Imagine that it adds up to murder.

Picture how the truth might look.
I wonder if you can.

Lee Shore

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Image by David Rowland

 

I remember the day the tied went out,
with my toes in shifting sand,
the day we walked by the restless sea
with our backs to the huddling town:
when the salt breeze lifted up your hair
and I failed to understand
that, on this day, the sky would fall
and the stars flee underground.

We strolled from crop to rocky crop
across the sun-streaked shore,
and laid our fleeting tracks of time
where none had been before;
and I called to you above the wind
but it chanced that you did not hear;
for you turned your steps towards the waves
and I was left standing there.

Perhaps it was the sea’s complaint
that rose and fell in your head;
perhaps, it wasn’t me at all,
nothing I did or said.
I like to think you didn’t know,
that it took you by surprise,
the day you shook the heavens
till the stars fell from the skies.

Abigail Elizabeth Ottley (previously Wyatt)

Ice Age

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This time we more than disagree;
the air between us is arctic.
Though I hear the snow shiver
and the ice groan,
there is little hope of a thaw.

I search your face anyway
for signs of spring;
the poppies on your lips still flower;
but your tongue tears
at the root of my mouth,
and your sharp eyes.

The Token

(for Estefania, now gone)

Estef again

 

A caterpillar inched across the path
as we three sat to gossip in the sun.
On such a day as this it was,
and here, on this plush lawn;
the path shone white and he lay
there as bright as any jewel;
and soft he was as any fur
and plumper than a pod.

‘It is a sign,’ you whispered;
‘he comes here to point the way;
and ponderous and slow he is,
yet he comes straight from God.’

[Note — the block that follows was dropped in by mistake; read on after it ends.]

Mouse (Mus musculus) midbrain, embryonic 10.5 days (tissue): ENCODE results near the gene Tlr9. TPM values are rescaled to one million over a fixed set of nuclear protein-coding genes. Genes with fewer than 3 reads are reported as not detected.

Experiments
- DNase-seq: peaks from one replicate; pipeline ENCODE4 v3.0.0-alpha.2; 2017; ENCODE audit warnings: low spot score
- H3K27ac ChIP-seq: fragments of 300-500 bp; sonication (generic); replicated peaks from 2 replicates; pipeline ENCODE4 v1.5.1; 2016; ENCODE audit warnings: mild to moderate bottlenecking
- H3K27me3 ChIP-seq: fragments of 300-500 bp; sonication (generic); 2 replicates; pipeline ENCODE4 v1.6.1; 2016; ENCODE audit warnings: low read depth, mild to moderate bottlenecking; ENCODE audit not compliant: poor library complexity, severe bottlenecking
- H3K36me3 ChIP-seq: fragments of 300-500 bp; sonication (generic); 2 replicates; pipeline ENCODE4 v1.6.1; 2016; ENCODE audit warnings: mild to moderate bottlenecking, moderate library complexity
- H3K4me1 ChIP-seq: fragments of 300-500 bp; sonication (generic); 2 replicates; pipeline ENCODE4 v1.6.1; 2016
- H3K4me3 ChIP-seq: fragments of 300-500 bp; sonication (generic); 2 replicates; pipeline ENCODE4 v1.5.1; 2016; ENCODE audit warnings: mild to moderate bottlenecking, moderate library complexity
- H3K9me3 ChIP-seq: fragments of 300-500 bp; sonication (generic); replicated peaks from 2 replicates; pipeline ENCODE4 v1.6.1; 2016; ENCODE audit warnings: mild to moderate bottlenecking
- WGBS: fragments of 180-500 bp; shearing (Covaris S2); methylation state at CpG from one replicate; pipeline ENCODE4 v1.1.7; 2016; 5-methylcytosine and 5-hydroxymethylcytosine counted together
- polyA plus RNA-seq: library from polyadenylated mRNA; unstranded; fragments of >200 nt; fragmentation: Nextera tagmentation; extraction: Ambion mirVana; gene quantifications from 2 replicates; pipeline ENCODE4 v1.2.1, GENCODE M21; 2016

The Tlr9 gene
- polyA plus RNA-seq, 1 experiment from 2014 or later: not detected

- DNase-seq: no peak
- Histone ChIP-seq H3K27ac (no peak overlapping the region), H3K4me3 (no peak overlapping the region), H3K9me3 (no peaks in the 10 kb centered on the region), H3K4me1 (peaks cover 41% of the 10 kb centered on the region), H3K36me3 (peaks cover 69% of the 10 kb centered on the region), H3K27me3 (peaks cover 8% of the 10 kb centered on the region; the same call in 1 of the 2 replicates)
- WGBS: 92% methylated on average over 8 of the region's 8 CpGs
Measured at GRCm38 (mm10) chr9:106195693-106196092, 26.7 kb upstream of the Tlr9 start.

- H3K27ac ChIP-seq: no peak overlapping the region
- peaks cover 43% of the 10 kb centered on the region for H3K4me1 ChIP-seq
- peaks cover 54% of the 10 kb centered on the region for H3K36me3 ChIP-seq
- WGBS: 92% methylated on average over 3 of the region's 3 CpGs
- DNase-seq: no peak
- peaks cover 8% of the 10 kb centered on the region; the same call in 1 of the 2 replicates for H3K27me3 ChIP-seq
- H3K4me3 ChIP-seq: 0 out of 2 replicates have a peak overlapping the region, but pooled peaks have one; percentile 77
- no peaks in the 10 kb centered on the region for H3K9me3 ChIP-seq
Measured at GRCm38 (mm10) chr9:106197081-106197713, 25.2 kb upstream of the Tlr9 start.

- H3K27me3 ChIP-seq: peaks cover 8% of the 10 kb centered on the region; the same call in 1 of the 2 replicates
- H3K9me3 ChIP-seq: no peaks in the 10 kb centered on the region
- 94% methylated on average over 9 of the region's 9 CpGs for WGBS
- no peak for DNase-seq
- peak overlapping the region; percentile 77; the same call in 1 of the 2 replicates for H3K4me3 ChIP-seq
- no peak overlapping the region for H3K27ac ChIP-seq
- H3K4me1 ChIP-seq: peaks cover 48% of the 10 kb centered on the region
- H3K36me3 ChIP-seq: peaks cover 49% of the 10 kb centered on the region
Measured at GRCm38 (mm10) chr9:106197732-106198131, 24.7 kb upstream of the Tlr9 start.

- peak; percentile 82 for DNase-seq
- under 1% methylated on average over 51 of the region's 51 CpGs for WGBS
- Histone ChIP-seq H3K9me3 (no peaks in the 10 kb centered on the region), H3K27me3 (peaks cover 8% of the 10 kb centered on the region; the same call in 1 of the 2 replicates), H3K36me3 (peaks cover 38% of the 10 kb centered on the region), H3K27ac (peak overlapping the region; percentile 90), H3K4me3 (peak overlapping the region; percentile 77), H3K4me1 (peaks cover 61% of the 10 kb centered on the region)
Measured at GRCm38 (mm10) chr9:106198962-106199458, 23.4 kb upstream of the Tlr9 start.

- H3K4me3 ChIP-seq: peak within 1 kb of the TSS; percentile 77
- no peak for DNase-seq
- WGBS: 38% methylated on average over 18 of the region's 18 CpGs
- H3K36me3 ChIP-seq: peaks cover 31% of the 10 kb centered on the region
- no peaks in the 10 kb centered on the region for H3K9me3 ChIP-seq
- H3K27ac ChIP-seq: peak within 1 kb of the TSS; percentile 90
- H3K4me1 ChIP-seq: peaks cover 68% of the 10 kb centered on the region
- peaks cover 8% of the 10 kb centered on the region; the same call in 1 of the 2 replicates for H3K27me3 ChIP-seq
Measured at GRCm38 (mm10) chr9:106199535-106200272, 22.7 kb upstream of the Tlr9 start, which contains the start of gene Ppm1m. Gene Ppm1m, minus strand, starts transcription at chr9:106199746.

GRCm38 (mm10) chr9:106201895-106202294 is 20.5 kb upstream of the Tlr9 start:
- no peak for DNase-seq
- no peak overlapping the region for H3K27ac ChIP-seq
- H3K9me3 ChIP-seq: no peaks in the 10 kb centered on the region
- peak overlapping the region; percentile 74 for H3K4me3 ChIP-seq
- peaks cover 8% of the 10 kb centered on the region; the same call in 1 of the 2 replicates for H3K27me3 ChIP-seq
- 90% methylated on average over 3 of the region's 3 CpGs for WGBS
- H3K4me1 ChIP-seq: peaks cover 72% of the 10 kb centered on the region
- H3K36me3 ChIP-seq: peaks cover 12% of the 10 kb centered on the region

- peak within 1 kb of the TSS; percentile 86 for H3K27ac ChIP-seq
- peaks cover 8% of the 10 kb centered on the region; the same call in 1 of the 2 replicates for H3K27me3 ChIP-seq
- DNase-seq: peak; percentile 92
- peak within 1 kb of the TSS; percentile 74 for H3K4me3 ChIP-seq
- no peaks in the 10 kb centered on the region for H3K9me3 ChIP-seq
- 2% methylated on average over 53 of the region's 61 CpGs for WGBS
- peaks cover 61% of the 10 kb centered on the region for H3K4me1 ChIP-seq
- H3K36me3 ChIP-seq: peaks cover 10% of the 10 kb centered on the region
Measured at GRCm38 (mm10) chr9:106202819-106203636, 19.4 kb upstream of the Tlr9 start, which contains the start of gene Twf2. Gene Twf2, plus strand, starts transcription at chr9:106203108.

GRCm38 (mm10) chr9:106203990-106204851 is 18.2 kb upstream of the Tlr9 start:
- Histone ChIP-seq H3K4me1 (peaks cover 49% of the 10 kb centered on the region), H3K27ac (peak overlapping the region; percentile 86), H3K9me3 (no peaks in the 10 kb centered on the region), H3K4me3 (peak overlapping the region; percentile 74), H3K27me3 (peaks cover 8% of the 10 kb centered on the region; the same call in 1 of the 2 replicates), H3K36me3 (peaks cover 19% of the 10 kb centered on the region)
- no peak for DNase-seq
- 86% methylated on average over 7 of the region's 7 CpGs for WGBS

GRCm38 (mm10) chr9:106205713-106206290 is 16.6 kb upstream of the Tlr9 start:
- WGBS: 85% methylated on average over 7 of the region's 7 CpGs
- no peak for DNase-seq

‘From where?’ I said, and curled my lip
to think that God might care,
my life in disarray and only sadness in my heart.

‘From God,’ you said, ‘or from that place
where all your beauty is.
He tells you trust in time’s slow work
to grant you wings to fly.

On such a day as this it was
and here, on this plush lawn;
and, though the sun
sank down to sleep,
still all we three
sat safe and close,
just as the evening
air was warm;
and not a passing thought
we had for how the dark closed in
nor did I think this day to weep
to think how true you spoke.

Abigail Elizabeth Ottley Wyatt

‘Murder of Krows’ Anthology Launch with Dr Alan Kent and Redruth’s Own Les Merton

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‘Murder of Krows’ is an anthology of work by poets living and working in Cornwall, many of them closely connected with the Camborne, Pool and Redruth areas. The anthology is a not-for-profit venture and is the first major project of the Red River Poetry Collective. The collection has been edited and produced by fellow Red River Poet, Duncan Yeates, in conjunction with myself and it will shortly be available for just £1 per copy.

The launch evening for ‘Murder of Krows’ has been arranged for Wednesday, 20th March at The Melting Pot Cafe, Krowji. Our special guests will be Dr Alan Kent and Les Merton, both of whom have been gracious enough to show their support for this project by agreeing to read from their own works. In addition, there will be readings from some of the contributors to the pamphlet, Duncan and I included, a display of work from CMR artist, Janet McEwan who is among the contributors, and music from local singer/songwriters, David Rowland and Aston Drees.